Reviews written by registered user
|13 reviews in total|
*** This review may contain spoilers ***
Fight Coordinator/Weapons Trainer Mike Loades presents a mini-series that carefully examines the developments in Medieval warfare and how they were applied in Britain. Swords, bows, lances, shields and armor are all examined in turn. Loades typically takes a group of novices and trains them in the handling and tactical use of these weapons. In addition he discuses these items within the context of historical events. Fans of action/fantasy cinema should watch this series as it makes clear just how brutal and tiring Medieval warfare was. Just like hockey players these warriors would have had to work in shifts. Medieval Warfare would appear to be anaerobic in nature. It should also dispel another myth, that the European knights and foot soldiers were crudely and less rigorously trained, less skilled than their Asian cousins. My criticisms of the mini-series are two-fold. Firstly, Loades does perpetuate the "longbow" myth propagated by Victorian England. My readings have suggested to me that there was no such thing as the "longbow" per se. There were other bows in use on the European Continent of more sophisticated, composite design and significantly more powerful than the so-called "longbow". (not including the much maligned crossbow) English archery was effective because Edward I began employing his archers much like the Welsh did, in much large numbers for a shock of arrows - almost like artillery. My second complaint is that five episodes is just not enough. I want more! Ah well... too much of a good thing perhaps. I plan to teach history in High School and I will definitely use this series as a resource.
As a kid Sergio Leone's films were a staple part of my viewing. The Good, The Bad and The Ugly, For a Few Dollars More and Fistfull of dollars were what Westerns were all about for me. Red Dead Revolver is kind of like an interactive Spaghetti Western. The game is homage to Leone, Eastwood and the music of Ennio Morricone. One of the great aspects of the game is that you really do have to seek cover in order survive, unlike many first person shooters where you just run, shoot and kill. A friend of mine thought it was stupid that so many of the enemies in the game actually run in up close to fire at you, but what he is forgetting is that pistols at that time were not as accurate as the handguns of today. The weapons do reflect a real degree of accuracy as far as range and damage is concerned. I don't know if Rock Star made a sequel but they should - much more enjoyable than the GTA series.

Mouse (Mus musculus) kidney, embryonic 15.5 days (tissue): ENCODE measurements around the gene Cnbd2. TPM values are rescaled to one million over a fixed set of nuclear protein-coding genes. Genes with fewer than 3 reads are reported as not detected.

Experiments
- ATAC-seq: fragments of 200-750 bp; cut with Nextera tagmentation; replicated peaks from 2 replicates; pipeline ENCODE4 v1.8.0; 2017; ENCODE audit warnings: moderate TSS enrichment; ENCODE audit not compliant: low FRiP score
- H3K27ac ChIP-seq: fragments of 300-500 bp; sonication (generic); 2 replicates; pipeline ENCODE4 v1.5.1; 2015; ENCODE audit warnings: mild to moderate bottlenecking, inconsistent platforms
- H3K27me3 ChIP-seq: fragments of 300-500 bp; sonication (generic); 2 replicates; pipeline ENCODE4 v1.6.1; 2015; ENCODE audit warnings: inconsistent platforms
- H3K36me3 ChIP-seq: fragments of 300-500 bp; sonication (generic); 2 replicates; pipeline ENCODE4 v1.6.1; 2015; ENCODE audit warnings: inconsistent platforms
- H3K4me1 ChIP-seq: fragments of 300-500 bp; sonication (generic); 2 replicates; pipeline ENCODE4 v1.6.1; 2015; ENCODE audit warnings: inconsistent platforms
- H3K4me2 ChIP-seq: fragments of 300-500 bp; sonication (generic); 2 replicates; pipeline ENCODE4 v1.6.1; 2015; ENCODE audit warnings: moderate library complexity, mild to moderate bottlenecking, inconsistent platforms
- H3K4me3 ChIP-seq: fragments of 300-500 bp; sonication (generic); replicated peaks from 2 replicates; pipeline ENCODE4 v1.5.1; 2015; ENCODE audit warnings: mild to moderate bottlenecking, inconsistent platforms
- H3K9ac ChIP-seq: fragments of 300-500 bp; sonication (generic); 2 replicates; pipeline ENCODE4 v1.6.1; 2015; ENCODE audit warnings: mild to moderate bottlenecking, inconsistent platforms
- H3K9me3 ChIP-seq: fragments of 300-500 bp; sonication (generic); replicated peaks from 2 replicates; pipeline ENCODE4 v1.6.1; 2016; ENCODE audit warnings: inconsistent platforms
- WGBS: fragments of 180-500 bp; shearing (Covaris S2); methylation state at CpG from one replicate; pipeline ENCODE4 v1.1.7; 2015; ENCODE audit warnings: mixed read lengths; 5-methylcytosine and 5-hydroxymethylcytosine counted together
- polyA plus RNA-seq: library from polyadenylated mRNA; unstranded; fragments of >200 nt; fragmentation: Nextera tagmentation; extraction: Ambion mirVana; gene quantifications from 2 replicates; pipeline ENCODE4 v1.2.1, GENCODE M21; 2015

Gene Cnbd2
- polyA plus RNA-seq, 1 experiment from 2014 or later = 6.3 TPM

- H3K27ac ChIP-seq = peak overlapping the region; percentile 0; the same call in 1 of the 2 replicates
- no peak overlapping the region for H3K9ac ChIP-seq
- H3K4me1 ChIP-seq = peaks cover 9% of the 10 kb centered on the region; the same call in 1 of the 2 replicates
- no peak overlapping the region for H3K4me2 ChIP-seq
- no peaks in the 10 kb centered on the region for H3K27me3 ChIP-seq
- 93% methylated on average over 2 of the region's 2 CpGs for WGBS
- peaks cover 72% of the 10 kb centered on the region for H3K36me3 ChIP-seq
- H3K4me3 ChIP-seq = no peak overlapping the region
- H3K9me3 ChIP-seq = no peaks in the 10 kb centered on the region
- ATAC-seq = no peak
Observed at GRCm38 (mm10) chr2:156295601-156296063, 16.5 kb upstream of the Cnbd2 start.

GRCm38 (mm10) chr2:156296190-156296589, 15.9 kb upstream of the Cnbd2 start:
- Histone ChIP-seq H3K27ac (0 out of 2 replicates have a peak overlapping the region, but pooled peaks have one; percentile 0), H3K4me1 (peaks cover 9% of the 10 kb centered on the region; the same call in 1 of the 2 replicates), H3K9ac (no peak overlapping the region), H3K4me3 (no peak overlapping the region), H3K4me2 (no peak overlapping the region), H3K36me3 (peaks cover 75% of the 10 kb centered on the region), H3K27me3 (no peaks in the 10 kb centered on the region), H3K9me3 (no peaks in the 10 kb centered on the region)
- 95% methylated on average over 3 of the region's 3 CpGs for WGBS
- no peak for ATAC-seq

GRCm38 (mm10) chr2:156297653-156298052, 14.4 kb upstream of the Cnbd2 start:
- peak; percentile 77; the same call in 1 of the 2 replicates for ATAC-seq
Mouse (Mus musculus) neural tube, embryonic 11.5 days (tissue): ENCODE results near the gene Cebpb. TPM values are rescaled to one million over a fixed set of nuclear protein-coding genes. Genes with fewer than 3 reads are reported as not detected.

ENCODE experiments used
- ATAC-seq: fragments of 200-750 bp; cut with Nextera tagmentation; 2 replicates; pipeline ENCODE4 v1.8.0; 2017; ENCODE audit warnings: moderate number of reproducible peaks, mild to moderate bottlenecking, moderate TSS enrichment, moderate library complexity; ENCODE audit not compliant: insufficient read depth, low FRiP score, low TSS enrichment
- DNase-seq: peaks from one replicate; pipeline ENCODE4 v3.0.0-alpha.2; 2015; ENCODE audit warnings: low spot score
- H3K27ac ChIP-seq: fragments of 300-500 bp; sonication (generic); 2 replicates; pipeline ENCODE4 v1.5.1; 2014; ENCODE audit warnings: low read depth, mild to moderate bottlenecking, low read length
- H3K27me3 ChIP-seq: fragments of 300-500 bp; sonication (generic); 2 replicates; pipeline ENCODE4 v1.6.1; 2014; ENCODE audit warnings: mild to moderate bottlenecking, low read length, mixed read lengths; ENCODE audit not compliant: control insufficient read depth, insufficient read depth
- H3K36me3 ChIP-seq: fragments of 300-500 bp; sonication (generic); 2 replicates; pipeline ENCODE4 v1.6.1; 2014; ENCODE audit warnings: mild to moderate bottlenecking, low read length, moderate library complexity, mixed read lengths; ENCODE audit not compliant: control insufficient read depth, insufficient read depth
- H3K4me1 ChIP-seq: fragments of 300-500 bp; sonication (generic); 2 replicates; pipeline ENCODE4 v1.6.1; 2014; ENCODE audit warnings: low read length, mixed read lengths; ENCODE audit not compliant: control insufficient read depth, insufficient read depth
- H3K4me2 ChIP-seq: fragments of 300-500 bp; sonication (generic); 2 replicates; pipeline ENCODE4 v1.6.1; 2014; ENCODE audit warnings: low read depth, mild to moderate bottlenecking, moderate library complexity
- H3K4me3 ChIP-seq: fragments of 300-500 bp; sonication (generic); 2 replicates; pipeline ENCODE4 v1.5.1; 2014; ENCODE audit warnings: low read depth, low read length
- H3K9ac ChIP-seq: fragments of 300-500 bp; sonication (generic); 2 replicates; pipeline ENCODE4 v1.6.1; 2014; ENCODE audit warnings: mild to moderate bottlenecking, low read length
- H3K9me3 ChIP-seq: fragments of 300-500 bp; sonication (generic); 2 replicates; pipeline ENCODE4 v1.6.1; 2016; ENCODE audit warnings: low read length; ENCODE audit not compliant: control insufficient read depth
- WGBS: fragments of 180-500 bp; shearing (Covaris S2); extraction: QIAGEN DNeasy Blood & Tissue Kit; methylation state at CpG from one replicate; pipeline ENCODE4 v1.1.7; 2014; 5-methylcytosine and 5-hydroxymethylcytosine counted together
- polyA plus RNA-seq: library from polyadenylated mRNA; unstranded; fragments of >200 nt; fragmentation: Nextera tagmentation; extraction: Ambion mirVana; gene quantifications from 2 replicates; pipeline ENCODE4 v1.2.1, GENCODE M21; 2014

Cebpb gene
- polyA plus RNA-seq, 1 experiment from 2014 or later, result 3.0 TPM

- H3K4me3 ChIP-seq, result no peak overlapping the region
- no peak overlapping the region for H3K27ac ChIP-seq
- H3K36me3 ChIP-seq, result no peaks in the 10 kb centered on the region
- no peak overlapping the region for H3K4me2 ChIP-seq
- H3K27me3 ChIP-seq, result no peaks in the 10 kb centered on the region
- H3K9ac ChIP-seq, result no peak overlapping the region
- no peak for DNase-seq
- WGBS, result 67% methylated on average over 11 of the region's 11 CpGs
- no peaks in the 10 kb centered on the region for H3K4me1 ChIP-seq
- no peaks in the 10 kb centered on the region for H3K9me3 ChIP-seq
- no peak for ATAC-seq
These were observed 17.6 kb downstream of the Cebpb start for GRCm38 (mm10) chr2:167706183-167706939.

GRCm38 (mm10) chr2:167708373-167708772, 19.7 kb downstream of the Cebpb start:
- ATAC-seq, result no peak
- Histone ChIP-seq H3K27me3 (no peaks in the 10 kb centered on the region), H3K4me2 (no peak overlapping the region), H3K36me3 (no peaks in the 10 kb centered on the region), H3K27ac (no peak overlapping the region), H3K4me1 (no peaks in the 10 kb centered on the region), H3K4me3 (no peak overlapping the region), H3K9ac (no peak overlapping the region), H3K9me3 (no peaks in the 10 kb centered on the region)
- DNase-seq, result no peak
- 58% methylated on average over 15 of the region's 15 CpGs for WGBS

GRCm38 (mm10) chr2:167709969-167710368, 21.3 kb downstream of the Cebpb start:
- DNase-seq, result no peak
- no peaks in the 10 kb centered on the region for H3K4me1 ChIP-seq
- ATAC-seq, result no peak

One of the common complaints in this country is that we tend to make oblique films, weird films, deliberately shocking films and boring drawing room pieces. I have often felt that Canadians should make more accessible films in addition to our trademark films sensitively or insensitively tackling subjects about necrophilia, auto-erotica, sexual abuse, magical lesbians, suicidal gay males and the assorted, at times inexplicably disturbing subject matter of David Cronenberg. Unfortunately, when Canadians try to make films that reach a broader audience what we often get are films like "Men with Brooms" that try too hard to be an accessible, popular 'Canadian' film. We also get films like "Thralls" that try hard to be American, but fail horrifically. A film like "Thralls" always feels like a low grade Canadian film. Low grade American films feel different, less amateurish even. If you are tempted to watch this for some of the babes listed in the cast (like Leah Cairns, who I hope becomes part of the regular Battlestar Galactica cast as Racetrack)take a chance on something else they have been in, chances are it will be more worth your while.
*** This review may contain spoilers ***
If you haven't seen the film it might be best to skip this review. FairWarning. - - - Wes Anderson's fourth film moves further into the surreality that one usually finds in Continental Europe. "The Life Aquatic feels like a French film, with its surreal qualities and deliberate use of artifice. Some people have found the film too fantastical to take seriously, that it is just too disjointed. A friend of mine and I discussed this and he stated something that I have come to agree with - the film is actually Steve Zissou's dream. Zissou is a man in the midst of mid-life crisis wrestling with his regrets, unfulfilled desires, insecurities and adolescent fantasies. Things listed in IMDb as continuity errors are more readily explained this way. Guns with never-ending ammo. Glocks that become Barettas. Filipino pirates off the coast of Africa. Zissou's sub-conscience is trying to sort things out and in a dream things follow a logic all its own. Two other things speak to me about the dream theory. 1. Zissou is the only one to get swamp leeches in his wet suit - a very dream like quality that could be explained as the bad stuff only happens to him. 2. Ned is on board the ship when they board it after the walking sequence during the credits. You can see his silhouette against the sky in his pilots uniform, smoking a pipe. Everything works out in the end and even the dead have returned. Anderson's soundtrack for this film continues a tradition of excellence.